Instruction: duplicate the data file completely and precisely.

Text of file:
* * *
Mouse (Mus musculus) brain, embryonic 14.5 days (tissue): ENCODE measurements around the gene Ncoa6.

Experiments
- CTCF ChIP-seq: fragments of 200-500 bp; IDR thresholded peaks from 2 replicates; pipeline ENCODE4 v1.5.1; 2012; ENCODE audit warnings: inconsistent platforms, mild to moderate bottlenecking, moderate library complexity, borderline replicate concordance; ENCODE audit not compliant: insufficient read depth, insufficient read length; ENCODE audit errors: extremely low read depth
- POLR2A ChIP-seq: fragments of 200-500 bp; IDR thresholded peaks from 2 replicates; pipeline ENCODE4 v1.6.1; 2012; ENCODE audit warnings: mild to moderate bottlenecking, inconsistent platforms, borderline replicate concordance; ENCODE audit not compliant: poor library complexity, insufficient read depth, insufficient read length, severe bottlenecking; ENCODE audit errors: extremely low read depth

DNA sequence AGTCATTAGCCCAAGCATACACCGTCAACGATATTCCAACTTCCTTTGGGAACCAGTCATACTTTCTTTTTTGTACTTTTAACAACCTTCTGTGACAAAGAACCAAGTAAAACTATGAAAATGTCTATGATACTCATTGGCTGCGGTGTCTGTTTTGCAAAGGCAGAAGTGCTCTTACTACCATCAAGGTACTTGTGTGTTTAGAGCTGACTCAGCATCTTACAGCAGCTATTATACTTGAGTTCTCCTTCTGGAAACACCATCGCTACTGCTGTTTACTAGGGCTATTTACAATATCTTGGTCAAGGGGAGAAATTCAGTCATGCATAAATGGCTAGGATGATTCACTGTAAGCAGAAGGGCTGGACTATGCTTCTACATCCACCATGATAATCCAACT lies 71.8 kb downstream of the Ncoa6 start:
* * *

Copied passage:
Mouse (Mus musculus) brain, embryonic 14.5 days (tissue): ENCODE measurements around the gene Ncoa6.

Experiments
- CTCF ChIP-seq: fragments of 200-500 bp; IDR thresholded peaks from 2 replicates; pipeline ENCODE4 v1.5.1; 2012; ENCODE audit warnings: inconsistent platforms, mild to moderate bottlenecking, moderate library complexity, borderline replicate concordance; ENCODE audit not compliant: insufficient read depth, insufficient read length; ENCODE audit errors: extremely low read depth
- POLR2A ChIP-seq: fragments of 200-500 bp; IDR thresholded peaks from 2 replicates; pipeline ENCODE4 v1.6.1; 2012; ENCODE audit warnings: mild to moderate bottlenecking, inconsistent platforms, borderline replicate concordance; ENCODE audit not compliant: poor library complexity, insufficient read depth, insufficient read length, severe bottlenecking; ENCODE audit errors: extremely low read depth

DNA sequence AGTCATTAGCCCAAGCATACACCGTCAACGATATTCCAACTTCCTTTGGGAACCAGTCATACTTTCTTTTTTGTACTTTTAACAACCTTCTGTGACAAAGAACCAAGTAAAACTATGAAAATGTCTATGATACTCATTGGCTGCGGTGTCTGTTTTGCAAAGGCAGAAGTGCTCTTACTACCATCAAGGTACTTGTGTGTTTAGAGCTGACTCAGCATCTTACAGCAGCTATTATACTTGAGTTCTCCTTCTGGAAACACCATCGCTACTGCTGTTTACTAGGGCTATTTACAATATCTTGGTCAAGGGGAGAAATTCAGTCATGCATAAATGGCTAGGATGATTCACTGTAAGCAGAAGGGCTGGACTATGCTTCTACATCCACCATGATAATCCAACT lies 71.8 kb downstream of the Ncoa6 start: